In late 1675, conflict erupted when frontier settlers attacked not the Susquehannock nation but rather Indian communities allied with the English since 1646. An even larger force of Virginia militiamen then surrounded a Susquehannock village and murdered five chiefs who tried to negotiate for peace. Susquehannock warriors retaliated with deadly raids on frontier farms. Despite the outbreak of open warfare, Governor Berkeley still refused to send troops, so disgruntled farmers turned to Nathaniel Bacon. Bacon, only twenty-nine years old and a newcomer to Virginia, came from a wealthy family and was related to Berkeley by marriage. But he defied the governor’s authority and called up an army to attack all of the region’s Indians, whether Susquehannocks or English allies. Bacon's Rebellion had begun. Frontier farmers formed an important part of Bacon’s coalition. But affluent planters who had been left out of Berkeley’s inner circle also joined Bacon in hopes of gaining access to power and profits. And bound laborers, black and white, assumed that anyone who opposed the governor was on their side.

In the summer of 1676, Governor Berkeley declared Bacon guilty of treason. Rather than waiting to be captured, Bacon led his army toward Jamestown. Berkeley then arranged a hastily called election to undercut the rebellion. Even though Berkeley had rescinded the right of men without property to vote, Bacon’s supporters won control of the House of Burgesses, and Bacon won new adherents. These included “news wives,” lower-class women who spread information (and rumors) about oppressive conditions, thereby aiding the rebels. As Bacon and his followers marched across Virginia, his men plundered the plantations of Berkeley supporters and captured Berkeley’s estate at Green Spring. In September they reached Jamestown after the governor and his administration fled across Chesapeake Bay. The rebels burned the capital to the ground, victory seemingly theirs.

Only a month later, however, Bacon died of dysentery, and the movement he formed unraveled. Governor Berkeley, with the aid of armed ships from England, quickly reclaimed power. Outraged by the rebellion, he hanged twenty-three rebel leaders and incited his followers to plunder the estates of planters who had supported Bacon. But he could not undo the damage to Indian relations on the Virginia frontier. Bacon’s army had killed or enslaved hundreds of once-friendly Indians and left behind a tragic and bitter legacy.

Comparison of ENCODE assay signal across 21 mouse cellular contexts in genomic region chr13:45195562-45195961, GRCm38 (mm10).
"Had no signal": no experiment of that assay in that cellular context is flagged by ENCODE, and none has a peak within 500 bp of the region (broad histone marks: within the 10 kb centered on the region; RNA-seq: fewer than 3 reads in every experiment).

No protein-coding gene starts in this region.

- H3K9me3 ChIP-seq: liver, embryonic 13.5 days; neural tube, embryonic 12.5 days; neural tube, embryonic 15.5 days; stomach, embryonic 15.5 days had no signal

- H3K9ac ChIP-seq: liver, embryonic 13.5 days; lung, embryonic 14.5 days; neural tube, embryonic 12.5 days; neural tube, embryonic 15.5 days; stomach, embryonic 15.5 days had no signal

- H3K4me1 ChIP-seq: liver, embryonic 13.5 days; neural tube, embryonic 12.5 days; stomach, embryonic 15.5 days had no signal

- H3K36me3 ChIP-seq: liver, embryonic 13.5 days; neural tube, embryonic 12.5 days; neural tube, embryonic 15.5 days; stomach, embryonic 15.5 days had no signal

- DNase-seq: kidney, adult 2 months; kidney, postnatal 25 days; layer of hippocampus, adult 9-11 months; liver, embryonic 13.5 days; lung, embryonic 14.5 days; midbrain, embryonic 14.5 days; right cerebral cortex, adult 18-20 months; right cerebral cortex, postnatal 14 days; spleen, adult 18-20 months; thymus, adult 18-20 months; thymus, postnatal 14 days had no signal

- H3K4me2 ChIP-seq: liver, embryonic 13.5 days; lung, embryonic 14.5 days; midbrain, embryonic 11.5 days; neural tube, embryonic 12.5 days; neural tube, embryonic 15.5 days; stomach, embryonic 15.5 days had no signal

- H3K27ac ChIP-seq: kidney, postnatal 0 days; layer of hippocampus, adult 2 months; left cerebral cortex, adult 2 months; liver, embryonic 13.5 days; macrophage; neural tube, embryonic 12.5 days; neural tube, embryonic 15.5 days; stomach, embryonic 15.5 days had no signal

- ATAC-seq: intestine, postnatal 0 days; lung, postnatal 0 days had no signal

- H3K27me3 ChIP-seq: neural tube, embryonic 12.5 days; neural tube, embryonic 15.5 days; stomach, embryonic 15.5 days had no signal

An even more important consequence of the rebellion was that wealthy planters and investors realized the depth of frustration among poor white men and women who were willing to make common cause with their black counterparts. Having regained power, the planter elite worked to crush any such interracial alliance. They promised most white rebels who put down arms the right to return home peacefully, and most complied. Virginia legislators then began to improve the conditions and rights of poorer white settlers while imposing new restrictions on blacks. At nearly the same time, in an effort to meet the growing demand for labor in the West Indies and the Chesapeake, King Charles II chartered the Royal African Company in 1672 to carry enslaved women and men from Africa to North America.

The English compete for West indies Possessions

While tobacco held great promise in Virginia, investors were eager to find other lucrative exports. Some turned their sights on the West Indies, where the English, the French, and the Dutch had all established bases on small islands during the sixteenth century. In the 1620s, the English developed more permanent settlements on St. Christopher, Barbados, and Nevis. Barbados quickly became the most attractive of these West Indies colonies. English migrants settled Barbados in growing numbers, clearing land and bringing in indentured servants from England, Ireland, and Scotland to cultivate tobacco and cotton and raise livestock.

The Dutch and the French also began establishing more permanent settlements in the West Indies. The Dutch colonized St. Martin and Curafao, while the French settled Guadalupe, Martinique, and later Saint Domingue. The Dutch, however, profited mainly from carrying trade goods for other nations, while the French faced significant resistance from Carib Indians who resided on their island colonies. Thus neither developed their West Indies outposts to the same extent as the English. But even the English faced economic stagnation on Barbados as tobacco prices fell in the 1630s.

A few forward-looking planters were already considering another avenue to wealth: sugarcane. English and European consumers absorbed as much of the sweet gold as the market could provide, but producing sugar required expensive equipment and technical know-how as well as a large number of laborers. In addition, the sugar that was sent from America needed further refinement in Europe before being sold to consumers. The Dutch had learned the secrets of sugar cultivation from the Portuguese in Brazil, and they built the best refineries in Europe. But their small West Indies colonies could not supply sufficient raw material. By 1640 they decided to form a partnership with English planters, offering them the knowledge and financing to establish sugar plantations and mills on Barbados. That decision would reshape the economic and political landscape of North America and intensify competition for both land and labor.


• How did the Virginia colony change and evolve between 1607 and the 1670s?

• How did the growth of the English colonies on the mainland and in the West Indies shape conflicts in Virginia and demands for labor throughout North America?